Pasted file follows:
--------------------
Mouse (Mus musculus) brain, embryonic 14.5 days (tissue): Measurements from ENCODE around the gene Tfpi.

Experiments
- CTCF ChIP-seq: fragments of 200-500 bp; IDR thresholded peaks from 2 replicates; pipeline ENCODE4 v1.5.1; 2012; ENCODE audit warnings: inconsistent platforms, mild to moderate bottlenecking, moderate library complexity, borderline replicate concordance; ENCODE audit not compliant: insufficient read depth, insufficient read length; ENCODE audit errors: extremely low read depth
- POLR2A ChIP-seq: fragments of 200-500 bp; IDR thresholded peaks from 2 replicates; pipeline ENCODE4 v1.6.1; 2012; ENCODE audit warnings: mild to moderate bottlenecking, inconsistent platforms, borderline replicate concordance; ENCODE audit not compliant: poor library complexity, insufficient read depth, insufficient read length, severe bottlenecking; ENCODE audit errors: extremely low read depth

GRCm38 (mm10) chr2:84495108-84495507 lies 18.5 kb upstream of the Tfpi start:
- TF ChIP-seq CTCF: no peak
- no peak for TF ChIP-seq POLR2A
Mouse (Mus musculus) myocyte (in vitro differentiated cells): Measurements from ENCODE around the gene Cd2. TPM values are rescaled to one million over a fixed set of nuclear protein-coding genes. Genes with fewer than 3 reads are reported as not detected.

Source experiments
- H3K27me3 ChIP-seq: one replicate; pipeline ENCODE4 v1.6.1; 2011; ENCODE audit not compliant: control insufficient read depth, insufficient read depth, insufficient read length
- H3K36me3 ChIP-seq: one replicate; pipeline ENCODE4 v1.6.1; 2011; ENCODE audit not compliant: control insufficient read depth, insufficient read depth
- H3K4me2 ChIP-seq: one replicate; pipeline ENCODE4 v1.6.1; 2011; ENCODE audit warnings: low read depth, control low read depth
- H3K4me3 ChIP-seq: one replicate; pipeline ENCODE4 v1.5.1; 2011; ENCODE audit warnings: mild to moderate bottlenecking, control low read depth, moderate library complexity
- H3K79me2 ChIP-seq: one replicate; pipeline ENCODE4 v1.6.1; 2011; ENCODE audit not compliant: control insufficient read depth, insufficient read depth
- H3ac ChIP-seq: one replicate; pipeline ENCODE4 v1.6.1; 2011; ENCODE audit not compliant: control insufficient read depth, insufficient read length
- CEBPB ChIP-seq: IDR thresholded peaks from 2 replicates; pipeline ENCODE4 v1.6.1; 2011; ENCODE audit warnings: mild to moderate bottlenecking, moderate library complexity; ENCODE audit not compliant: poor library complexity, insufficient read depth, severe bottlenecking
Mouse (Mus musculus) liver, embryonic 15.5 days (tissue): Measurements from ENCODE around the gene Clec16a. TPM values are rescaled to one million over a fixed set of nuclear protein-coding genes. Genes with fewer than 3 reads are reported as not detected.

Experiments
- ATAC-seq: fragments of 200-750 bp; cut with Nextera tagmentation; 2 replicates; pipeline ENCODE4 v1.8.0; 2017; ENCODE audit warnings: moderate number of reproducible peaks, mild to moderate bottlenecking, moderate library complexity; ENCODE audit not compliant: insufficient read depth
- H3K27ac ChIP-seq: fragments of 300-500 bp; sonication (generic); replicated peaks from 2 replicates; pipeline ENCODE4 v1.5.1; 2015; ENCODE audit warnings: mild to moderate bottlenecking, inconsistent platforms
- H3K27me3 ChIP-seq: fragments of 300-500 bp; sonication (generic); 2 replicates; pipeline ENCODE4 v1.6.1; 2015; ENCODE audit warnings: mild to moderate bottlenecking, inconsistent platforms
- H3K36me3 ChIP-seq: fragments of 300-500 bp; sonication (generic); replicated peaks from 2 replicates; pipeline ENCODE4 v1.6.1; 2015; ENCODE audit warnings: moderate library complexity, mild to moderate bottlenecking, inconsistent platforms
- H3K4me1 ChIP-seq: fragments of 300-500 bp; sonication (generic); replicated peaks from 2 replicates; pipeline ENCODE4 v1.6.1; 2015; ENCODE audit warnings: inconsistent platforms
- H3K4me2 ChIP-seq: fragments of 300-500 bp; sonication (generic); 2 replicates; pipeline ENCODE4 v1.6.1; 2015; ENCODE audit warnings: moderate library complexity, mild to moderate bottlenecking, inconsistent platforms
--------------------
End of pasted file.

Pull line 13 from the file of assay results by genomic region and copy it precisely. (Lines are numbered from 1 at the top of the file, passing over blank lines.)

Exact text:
- H3K4me3 ChIP-seq: one replicate; pipeline ENCODE4 v1.5.1; 2011; ENCODE audit warnings: mild to moderate bottlenecking, control low read depth, moderate library complexity